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Direct Military To Produce Abducted Editor, IPI Tells Tinubu

The Nigerian National Committee of the International Press Institute (IPI Nigeria) has called on President Bola Ahmed Tinubu to activate the powers of his office as Commander-in-Chief of the Nigerian Armed Forces to direct the Chief of Defence Staff (CDS), General Christopher Musa, to produce Segun Olatunji, the Editor of FirstNews, who was abducted from his home in Lagos 12 days ago.

On March 15, gunmen invaded Olatunji’s residence at Iyana Odo, Abule Egba area of Lagos, and whisked him away.

While the journalist’s family did not receive any communication from his abductors, the management of the media platform linked the incident to a recent story published by FirstNews.

However, IPI said its checks showed that the editor is  in the custody of the Defence Intelligence Agency (DIA), an agency under the command of Major General Emmanuel Undiandeye, who, in turn, reports to the Chief of Defence Staff, General Musa.

“For the past eleven days, the abducted journalist has been kept incommunicado, with his family, employers, and colleagues unaware of his whereabouts.

“IPI Nigeria has received inquiries about this matter from all over the world. The Institute has also contacted the Nigeria Police, the Nigerian Army, the Defence Intelligence Agency, the Defence Headquarters, and the Ministry of Information and National Orientation seeking information on Mr Olatunji and demanding his release. All efforts in this direction have so far failed.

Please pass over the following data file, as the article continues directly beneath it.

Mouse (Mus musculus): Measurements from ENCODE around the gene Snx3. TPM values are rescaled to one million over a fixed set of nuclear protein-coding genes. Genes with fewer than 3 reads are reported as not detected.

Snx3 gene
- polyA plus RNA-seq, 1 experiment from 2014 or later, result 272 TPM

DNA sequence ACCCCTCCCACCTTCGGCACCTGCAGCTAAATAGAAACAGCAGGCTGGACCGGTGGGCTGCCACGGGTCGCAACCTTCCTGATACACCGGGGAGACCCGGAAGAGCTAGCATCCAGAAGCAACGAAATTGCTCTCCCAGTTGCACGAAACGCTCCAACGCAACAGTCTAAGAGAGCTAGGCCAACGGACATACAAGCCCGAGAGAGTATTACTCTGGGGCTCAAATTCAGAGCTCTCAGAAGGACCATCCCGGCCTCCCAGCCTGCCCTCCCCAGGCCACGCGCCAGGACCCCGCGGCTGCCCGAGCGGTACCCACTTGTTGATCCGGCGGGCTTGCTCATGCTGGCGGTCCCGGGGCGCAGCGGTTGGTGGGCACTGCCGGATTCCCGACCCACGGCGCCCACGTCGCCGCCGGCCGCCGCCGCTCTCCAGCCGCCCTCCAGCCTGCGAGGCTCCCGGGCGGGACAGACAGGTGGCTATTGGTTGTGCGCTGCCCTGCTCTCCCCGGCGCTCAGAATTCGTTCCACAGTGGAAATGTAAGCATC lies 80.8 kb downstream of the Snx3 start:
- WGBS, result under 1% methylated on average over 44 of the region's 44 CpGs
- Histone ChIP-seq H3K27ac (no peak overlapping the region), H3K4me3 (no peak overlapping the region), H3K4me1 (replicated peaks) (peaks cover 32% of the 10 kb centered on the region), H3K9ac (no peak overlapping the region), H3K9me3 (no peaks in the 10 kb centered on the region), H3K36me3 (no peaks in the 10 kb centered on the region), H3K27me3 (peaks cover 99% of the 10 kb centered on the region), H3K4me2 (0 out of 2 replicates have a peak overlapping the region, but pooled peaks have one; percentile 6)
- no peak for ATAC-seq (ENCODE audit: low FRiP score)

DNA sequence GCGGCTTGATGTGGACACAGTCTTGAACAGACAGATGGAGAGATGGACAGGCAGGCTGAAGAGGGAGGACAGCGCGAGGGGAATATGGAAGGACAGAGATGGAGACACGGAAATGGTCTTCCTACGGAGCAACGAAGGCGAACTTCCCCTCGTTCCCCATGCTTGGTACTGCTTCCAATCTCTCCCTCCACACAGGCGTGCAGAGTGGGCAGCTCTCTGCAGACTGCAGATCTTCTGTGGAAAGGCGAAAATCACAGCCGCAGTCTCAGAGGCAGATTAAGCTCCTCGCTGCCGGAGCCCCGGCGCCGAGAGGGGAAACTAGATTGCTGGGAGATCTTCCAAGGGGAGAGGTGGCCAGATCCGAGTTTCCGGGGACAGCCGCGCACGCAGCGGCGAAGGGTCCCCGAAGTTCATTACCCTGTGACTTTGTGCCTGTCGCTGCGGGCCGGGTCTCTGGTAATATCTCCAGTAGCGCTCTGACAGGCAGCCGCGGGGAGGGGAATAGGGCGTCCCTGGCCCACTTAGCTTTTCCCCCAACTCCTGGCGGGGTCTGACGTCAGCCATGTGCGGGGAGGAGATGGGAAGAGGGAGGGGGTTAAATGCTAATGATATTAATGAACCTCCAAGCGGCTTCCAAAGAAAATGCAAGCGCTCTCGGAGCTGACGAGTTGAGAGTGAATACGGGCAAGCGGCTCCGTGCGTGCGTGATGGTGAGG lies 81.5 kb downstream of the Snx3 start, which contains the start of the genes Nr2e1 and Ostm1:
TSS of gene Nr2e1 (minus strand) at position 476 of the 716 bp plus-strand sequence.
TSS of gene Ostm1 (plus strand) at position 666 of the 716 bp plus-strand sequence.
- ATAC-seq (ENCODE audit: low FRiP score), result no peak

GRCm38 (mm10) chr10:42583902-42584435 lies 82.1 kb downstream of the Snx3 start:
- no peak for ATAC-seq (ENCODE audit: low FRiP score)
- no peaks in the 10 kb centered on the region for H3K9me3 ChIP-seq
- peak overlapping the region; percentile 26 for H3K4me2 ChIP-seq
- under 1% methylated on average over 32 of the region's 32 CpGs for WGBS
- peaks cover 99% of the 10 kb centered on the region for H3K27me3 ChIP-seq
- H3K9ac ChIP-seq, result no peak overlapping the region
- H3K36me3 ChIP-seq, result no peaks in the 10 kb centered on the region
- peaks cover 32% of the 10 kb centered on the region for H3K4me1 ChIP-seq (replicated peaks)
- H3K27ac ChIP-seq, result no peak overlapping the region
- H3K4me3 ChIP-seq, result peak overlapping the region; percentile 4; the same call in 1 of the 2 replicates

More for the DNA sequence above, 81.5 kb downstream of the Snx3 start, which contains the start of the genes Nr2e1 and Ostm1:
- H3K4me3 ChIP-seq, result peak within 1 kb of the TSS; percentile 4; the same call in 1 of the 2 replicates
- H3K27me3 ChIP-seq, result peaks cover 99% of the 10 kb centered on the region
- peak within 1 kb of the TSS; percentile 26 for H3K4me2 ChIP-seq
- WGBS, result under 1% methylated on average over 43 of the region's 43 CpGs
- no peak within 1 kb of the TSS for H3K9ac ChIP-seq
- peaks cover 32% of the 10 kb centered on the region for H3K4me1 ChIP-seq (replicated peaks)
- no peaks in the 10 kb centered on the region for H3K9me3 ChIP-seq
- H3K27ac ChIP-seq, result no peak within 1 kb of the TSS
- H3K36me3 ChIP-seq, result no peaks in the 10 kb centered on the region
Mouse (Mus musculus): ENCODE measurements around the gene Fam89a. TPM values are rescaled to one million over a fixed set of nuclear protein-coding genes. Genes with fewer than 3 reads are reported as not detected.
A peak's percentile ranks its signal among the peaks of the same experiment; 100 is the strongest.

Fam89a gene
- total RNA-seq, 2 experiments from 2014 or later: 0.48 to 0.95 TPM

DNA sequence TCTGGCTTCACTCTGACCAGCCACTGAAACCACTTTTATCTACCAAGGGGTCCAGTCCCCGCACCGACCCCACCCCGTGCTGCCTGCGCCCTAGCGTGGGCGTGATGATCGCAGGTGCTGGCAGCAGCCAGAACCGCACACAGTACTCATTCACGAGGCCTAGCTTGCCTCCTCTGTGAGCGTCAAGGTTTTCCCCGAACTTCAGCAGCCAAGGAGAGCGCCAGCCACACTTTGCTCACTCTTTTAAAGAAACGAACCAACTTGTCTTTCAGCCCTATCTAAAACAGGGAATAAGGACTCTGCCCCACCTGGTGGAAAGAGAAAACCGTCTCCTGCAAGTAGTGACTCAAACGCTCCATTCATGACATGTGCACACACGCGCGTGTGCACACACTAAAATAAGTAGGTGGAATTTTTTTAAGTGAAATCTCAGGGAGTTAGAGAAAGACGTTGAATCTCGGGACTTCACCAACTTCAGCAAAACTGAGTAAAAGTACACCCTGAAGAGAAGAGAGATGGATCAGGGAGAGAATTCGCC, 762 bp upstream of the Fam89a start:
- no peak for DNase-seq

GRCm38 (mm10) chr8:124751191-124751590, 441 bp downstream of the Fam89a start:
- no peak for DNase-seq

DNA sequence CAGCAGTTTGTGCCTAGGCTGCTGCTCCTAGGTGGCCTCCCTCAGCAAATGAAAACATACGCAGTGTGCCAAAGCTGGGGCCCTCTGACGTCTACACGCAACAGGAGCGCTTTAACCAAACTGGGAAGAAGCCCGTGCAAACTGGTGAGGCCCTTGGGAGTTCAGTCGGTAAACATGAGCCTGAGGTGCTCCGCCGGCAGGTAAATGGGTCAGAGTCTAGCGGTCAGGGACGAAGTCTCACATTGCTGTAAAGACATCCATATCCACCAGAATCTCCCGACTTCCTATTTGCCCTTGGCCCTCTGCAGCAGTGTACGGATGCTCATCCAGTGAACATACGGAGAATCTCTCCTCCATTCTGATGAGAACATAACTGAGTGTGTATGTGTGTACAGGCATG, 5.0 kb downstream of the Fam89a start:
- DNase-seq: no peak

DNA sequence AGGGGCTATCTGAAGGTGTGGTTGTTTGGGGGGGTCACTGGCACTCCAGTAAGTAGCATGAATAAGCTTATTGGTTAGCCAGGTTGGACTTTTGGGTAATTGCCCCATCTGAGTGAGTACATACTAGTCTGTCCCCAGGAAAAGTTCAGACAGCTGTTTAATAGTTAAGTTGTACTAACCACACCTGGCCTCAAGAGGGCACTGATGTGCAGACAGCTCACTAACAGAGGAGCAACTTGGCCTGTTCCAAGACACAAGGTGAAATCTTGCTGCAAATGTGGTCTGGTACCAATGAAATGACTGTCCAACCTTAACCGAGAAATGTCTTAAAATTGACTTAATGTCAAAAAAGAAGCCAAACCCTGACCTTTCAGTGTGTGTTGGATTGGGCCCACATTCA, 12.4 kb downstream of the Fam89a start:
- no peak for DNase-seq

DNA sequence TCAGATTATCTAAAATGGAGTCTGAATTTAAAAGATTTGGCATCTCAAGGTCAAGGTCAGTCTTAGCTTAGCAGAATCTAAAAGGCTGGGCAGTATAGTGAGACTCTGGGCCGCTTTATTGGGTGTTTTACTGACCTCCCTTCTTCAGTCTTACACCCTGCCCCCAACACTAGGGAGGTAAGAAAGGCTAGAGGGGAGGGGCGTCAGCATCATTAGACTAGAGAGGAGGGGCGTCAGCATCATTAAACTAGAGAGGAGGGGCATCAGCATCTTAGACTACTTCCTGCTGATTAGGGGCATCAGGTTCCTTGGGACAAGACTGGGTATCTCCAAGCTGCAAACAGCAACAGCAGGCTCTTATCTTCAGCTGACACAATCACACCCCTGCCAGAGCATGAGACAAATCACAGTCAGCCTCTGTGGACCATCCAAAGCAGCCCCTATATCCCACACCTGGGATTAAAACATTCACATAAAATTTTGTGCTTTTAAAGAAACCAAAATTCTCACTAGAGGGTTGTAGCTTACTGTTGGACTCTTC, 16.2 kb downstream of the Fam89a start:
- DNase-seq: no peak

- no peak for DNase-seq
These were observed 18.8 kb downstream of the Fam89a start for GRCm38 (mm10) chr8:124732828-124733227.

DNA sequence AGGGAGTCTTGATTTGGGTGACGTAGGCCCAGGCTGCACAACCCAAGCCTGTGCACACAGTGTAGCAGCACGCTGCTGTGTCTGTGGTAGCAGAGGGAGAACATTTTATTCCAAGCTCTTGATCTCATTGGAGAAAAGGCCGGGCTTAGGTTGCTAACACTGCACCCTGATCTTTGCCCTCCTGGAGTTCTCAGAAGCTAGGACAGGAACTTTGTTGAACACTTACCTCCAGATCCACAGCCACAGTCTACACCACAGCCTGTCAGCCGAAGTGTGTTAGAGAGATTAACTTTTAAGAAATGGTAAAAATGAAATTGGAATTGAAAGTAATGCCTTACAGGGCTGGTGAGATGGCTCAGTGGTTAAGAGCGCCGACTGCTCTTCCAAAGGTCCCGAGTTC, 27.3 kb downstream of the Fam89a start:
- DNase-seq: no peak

“That has triggered speculations among journalists and human rights activists around the world that the Nigerian military may be keeping some vital information away from the public concerning the journalist’s safety.

“IPI is therefore calling on President Tinubu to direct the Nigerian military authorities to immediately release Mr Olatunji or charge him to court if he has committed any offence.

“The international community should also pay attention to the unjust detention of Mr. Olatunji by the Nigerian military.

“The rule of law demands that an accused person is allowed to defend himself in a court of law within a reasonable time. This also conforms with the provisions of Nigeria’s 1999 Constitution, which forbids the detention of any citizen or resident beyond 48 hours, except with a valid court order,” read the statement signed by Musikilu Mojeed, President, IPI Nigeria, and Tobi Soniyi, Legal Adviser/Chair, Advocacy Committee.

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